DON'T ARGUE WITH THE CAPTAIN
history - interview
'EVERYONE SHOULD GO FLY A KITE'
from england 2 june 1972 TIME OUT #120
part 1 - THIS is PART 2
beefheart feels that much of the poverty of modern life is connected to the divorce between ourselves and natural things like organic shapes and colours. he commented some time ago on the decline in kite-flying as a clear indicator of this malaise. well, as he was staying near hyde park, i mentioned the kite-flyers that played there.
i've been watching them, they're real nice. everybody ought to go fly a kite. you feel the wind and that strain. put a brush in your hand and do the canvas like the wind does the kite.they have some beautiful kites, one is like a huge hawk.
well, if they do that, maybe they'll appreciate how beautiful the hawk is and won't shoot it out of the air. you know, if they can feel the way the feathers feel.... it's a good way to see over the hill, you know what i mean, you put your eyes in the kite and you can see over the hill.
to see: ...?
without seeing with your eyes. i think the hill is eye consciousness, you know: just seeing everything with your eyes, like interpreting who a person is on first glance without feeling them, with your eyes shut. you don't have to shut your eyes physically, but i mean you should look deeper than just the way they look.
but everyone has their own hills, don't you think?
anthills, or own hills - no, i'm only teasing.
i think that a lot of those hills have been put there out of fear. i think
that the long black dress and the fear of the female ankle and the worry
about private parts and all these kind of things are ridiculous. now i
don't say that everyone should jump out of their clothes and run around
naked. i think that's really ridiculous, they would freeze to death and
get sunburnt, but i think that everybody that's taking a shower shouldn't
be that embarrassed. the rain when it falls hits everybody - everybody
takes the same shower. water is the cheapest drink, now, but the glass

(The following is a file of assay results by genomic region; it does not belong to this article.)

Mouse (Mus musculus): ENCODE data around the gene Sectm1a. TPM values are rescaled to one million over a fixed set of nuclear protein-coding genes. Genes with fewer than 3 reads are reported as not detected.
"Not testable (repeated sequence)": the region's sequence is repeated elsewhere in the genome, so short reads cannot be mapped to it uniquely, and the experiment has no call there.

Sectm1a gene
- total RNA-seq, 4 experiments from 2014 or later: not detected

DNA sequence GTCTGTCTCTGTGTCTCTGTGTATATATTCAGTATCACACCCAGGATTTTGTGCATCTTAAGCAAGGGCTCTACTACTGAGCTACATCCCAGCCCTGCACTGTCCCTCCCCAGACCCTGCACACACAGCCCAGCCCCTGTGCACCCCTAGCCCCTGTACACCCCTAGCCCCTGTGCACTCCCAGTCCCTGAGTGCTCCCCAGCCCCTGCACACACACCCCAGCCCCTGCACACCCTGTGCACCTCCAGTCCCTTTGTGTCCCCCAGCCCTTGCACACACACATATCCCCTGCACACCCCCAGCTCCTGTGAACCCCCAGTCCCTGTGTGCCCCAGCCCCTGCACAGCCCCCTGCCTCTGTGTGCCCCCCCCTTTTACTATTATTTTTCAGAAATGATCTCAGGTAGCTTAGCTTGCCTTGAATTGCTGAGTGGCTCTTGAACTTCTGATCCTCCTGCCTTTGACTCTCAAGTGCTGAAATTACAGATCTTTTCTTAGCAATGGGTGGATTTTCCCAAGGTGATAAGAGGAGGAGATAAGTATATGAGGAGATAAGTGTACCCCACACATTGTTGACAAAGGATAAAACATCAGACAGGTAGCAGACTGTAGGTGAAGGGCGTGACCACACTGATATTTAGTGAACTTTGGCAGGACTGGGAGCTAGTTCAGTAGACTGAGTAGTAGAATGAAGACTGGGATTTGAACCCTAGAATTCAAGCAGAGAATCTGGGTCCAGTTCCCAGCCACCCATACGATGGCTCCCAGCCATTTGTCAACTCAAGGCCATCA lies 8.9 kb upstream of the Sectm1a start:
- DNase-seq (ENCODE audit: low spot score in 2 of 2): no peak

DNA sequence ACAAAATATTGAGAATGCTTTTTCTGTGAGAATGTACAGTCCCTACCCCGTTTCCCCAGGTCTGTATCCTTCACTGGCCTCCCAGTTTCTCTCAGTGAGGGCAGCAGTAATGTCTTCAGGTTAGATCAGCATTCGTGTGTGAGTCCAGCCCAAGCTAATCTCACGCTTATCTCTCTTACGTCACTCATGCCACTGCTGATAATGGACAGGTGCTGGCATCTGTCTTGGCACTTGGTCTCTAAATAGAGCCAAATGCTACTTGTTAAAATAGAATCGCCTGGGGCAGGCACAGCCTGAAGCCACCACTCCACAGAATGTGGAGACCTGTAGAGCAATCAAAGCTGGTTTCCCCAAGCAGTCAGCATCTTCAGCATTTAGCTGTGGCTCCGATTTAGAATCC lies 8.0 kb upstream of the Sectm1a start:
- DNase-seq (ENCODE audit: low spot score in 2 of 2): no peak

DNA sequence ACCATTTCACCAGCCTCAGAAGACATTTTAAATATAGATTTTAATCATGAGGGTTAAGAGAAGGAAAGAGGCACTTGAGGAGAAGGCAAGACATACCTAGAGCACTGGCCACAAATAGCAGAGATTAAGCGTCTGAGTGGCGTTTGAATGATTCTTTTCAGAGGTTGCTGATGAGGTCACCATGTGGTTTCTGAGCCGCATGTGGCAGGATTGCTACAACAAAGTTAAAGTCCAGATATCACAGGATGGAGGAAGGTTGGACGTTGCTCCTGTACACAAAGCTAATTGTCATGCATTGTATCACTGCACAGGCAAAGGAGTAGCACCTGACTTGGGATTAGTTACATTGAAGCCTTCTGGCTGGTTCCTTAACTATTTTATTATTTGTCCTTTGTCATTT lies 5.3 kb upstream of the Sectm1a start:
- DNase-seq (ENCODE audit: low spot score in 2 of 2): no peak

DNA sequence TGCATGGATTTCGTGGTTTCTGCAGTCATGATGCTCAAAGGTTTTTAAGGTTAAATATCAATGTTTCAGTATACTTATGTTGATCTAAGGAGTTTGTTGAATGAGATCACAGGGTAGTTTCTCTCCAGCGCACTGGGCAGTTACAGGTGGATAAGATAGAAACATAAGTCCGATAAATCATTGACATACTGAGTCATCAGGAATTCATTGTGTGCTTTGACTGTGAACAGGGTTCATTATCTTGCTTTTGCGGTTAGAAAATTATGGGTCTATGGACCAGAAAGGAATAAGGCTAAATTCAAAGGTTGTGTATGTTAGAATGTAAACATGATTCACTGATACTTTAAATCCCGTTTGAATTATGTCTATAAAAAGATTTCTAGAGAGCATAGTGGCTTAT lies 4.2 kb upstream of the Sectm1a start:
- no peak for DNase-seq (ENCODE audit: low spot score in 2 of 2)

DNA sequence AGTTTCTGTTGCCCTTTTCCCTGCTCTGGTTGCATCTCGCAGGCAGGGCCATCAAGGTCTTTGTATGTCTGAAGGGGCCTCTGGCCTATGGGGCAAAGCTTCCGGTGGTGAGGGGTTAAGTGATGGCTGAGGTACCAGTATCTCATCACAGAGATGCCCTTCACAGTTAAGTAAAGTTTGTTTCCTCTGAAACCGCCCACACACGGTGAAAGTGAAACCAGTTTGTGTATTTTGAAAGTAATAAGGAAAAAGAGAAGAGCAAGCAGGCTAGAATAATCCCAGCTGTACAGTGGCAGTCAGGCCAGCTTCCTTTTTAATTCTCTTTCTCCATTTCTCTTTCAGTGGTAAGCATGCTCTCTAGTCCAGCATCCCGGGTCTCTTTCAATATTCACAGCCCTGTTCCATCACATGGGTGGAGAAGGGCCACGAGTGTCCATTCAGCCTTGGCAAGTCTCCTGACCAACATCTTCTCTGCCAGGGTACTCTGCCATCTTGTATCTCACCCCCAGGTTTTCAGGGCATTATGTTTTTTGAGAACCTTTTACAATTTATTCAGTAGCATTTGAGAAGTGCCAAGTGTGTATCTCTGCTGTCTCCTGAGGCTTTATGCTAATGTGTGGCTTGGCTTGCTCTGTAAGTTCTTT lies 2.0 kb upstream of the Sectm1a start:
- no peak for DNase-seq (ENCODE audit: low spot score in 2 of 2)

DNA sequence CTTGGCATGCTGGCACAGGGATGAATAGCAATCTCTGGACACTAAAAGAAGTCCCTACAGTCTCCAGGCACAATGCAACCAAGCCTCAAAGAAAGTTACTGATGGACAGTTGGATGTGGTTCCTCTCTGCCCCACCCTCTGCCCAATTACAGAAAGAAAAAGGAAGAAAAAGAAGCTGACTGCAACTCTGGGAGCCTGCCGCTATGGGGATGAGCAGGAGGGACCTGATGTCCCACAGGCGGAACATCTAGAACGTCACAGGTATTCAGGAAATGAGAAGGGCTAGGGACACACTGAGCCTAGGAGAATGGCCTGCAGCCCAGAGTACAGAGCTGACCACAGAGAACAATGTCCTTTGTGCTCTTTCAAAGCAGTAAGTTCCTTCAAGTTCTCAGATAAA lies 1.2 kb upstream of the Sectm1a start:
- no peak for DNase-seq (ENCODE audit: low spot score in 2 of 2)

is the lowest.
beefheart seems to be entranced by vacuum cleaners. he is shown holding one in the little photo on the sleeve of zappa's 'hot rats', and there is a photo of him performing in washington [no, in detroit, for the 'tube works' teevee program - t.t.] with several huge industrial cleaners draped in and out of the sound equipment. it emerged that these pleasant creatures had important lessons for us too.
i think that you can look at a vacuum cleaner and find out a lot of things, like the dust, you know, they collect a lot of dust and dirt and everything. you can find out what somebody has had for dinner, or you can find out what they do, or how they walk - which is far out.
you've never written a song about them; because they'll be in the smithsonian institute someday, for sure.
sure will, and one day i will, like it's....
to see the world, in an oldsmobile.
remember that? holiday 88 (a tv show, i think). that was when everything got real pointed. like the dc3 as opposed to the f104 or the boeing, poking that on whatever they're doing. i mean, like the sabre jet, emulating the shark as opposed to now they're emulating needles and things.
an important figure in the captain's cosmology at the moment is jean-pierre hallet, a belgian animal lover who tried unsuccessfully to start a zoo in an area of california near the captain's home. he was unsuccessful because people were frightened that the animals would escape. hallet is also the author of two books which his wife is presently reading to him. i asked him if he didn't dislike zoos?